//bit reversal for resequencing data

Input:

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Digital Signal Processing Lab

Output:

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Digital Signal Processing Lab HOW TO PROCEED Open Code Composer Studio, make sure the DSP kit is turned on. Start a new project using ‘Project-new ‘ pull down menu, save it in a separate directory(c:\ti\myprojects) with name “FFT.pjt”. Add the source files “FFT256.c“ and “FFT.C” in the project using ‘Projectadd files to project’ pull down menu. Add the linker command file “hello.cmd” Add the rts file “rts6700.lib” Compile the program using the ‘Project-compile’ pull down menu or by clicking the shortcut icon on the left side of program window. Load the program in program memory of DSP chip using the ‘File-load program’ pull down menu. Run the program and observe output using graph utility.

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Digital Signal Processing Lab

7. POWER SPECTRUM

Aim: To verify the power spectrum using DSP processor. Software: CCStudio Theory: The total or the average power in a signal is often not of as great an interest. We are most often interested in the PSD or the Power Spectrum. We often want to see is how the input power has been redistributed by the channel and in this frequency-based redistribution of power is where most of the interesting information lies. The total area under the Power Spectrum or PSD is equal to the total avg. power of the signal. The PSD is an even function of frequency or in other words To compute PSD: The value of the auto-correlation function at zero-time equals the total power in the signal. To compute PSD We compute the auto-correlation of the signal and then take its FFT. The auto-correlation function and PSD are a Fourier transform pair. (Another estimation method called “period gram” uses sampled FFT to compute the PSD.) E.g.: For a process x(n) correlation is defined as:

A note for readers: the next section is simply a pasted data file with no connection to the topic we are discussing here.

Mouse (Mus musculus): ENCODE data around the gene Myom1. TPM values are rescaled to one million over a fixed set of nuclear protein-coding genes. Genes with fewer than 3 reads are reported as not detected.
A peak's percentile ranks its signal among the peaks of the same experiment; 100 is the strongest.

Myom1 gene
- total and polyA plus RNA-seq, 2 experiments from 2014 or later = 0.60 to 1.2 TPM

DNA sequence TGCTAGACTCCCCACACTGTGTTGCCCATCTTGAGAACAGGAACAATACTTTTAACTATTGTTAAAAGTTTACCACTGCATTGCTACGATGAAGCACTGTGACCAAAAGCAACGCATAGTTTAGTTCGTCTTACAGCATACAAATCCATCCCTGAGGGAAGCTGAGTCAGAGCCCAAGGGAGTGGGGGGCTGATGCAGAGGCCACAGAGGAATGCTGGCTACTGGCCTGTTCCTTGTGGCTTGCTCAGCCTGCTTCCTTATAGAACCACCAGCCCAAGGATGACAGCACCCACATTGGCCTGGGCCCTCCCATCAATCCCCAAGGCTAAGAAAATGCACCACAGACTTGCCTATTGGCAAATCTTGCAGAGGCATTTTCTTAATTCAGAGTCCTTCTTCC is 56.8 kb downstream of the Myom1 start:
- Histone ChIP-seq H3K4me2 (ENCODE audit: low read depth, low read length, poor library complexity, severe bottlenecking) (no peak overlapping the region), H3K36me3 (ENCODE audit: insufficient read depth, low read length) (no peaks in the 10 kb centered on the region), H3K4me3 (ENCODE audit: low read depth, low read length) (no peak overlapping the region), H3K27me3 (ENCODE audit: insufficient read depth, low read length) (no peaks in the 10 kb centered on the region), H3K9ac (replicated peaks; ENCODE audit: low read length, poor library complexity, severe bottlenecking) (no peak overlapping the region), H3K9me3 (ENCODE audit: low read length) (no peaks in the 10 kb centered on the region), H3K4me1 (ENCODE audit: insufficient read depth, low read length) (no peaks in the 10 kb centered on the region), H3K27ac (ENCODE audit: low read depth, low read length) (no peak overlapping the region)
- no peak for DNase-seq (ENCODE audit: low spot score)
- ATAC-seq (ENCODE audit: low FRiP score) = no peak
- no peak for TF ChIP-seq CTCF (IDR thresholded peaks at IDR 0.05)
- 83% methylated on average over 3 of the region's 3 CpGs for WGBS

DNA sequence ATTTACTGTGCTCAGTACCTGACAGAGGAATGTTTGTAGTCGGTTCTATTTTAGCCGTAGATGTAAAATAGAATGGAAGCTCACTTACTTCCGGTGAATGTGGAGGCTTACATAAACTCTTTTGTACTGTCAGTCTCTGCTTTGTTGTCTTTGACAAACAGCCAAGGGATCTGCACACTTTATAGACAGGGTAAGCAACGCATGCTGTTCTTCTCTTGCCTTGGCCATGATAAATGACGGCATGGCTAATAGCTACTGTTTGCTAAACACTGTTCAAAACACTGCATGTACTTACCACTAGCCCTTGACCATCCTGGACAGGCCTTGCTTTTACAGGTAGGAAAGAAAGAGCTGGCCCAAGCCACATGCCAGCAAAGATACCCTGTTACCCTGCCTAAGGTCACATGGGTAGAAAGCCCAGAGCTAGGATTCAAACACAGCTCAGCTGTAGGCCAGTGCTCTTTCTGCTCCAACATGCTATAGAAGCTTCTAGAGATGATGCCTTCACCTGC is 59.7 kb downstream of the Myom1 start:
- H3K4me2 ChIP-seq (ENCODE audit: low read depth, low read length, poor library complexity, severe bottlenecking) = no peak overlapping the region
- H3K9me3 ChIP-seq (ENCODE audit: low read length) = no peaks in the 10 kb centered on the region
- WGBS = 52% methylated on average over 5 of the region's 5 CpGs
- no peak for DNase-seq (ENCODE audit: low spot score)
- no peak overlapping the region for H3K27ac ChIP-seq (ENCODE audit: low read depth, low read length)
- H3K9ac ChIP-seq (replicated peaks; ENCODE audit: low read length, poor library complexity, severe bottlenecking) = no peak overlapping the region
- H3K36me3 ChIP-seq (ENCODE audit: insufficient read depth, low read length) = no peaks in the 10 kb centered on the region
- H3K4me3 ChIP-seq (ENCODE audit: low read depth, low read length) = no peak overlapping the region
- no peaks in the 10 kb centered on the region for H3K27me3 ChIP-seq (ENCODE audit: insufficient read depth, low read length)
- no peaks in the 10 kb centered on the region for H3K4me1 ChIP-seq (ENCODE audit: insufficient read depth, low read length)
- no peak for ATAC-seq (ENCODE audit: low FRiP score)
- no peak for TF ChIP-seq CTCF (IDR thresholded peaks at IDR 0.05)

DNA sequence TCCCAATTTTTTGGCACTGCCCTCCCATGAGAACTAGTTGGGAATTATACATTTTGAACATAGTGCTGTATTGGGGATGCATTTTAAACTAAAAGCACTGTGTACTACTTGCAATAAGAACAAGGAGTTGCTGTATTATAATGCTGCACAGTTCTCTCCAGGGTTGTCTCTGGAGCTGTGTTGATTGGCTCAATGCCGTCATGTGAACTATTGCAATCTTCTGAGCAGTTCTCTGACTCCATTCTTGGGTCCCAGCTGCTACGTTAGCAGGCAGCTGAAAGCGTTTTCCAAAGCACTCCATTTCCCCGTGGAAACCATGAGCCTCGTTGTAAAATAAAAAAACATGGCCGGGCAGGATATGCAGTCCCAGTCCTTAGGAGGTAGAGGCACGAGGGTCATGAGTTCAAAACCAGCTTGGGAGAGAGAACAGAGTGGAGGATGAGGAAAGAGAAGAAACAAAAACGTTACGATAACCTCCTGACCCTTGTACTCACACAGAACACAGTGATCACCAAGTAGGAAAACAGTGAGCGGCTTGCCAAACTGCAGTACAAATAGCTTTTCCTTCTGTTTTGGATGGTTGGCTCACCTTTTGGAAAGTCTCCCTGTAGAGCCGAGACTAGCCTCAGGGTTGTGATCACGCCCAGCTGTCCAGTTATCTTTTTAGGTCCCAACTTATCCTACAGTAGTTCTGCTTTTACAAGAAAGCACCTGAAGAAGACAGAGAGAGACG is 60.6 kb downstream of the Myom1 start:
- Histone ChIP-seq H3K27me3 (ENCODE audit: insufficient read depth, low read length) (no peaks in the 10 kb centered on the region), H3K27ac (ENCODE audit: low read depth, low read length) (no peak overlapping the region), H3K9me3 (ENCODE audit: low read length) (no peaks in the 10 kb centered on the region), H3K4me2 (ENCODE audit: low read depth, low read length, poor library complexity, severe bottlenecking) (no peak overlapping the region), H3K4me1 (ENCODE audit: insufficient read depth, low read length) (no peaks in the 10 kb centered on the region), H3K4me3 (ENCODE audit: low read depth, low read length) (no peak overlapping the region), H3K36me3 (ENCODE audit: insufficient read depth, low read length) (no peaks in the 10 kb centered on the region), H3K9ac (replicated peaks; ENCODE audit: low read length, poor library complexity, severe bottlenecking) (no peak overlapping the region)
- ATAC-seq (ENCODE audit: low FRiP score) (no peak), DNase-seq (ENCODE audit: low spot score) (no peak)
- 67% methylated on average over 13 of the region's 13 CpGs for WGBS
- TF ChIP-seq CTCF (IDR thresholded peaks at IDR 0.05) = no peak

R (τ Ex n τ ) =( xn ) { )+ } (

=lim

N→ ∞

1 N + ) ( nxn ( x ∑ ) N n= 1

τ

Power Spectral Density is a Fourier transform of the auto correlation.

S (ω = (τ( )) lim τ R ( ) ˆ ) FT R = e ∑

N→ ∞

N− 1

− jω τ

τ= N 1 −+

− R (τ) = FT (ω )) S1( =

ωS ( ω d ) e 2π ∫

1

jω τ

ALGORITHM TO IMPLEMENT PSD: Lab-Incharge 55 HOD

Digital Signal Processing Lab • • • • • • Step 1 - Select no. of points for FFT(Eg: 64) Step 2 – Generate a sine wave of frequency ‘f ‘ (eg: 10 Hz with a sampling rate = No. of Points of FFT(eg. 64)) using math library function. Step 3 - Compute the Auto Correlation of Sine wave Step4 - Take output of auto correlation, apply FFT algorithm . Step 4 - Use Graph option to view the PSD. Step 5 - Repeat Step-1 to 4 for different no. of points & frequencies.

‘C’ Program to Implement PSD: Lab-Incharge 56 HOD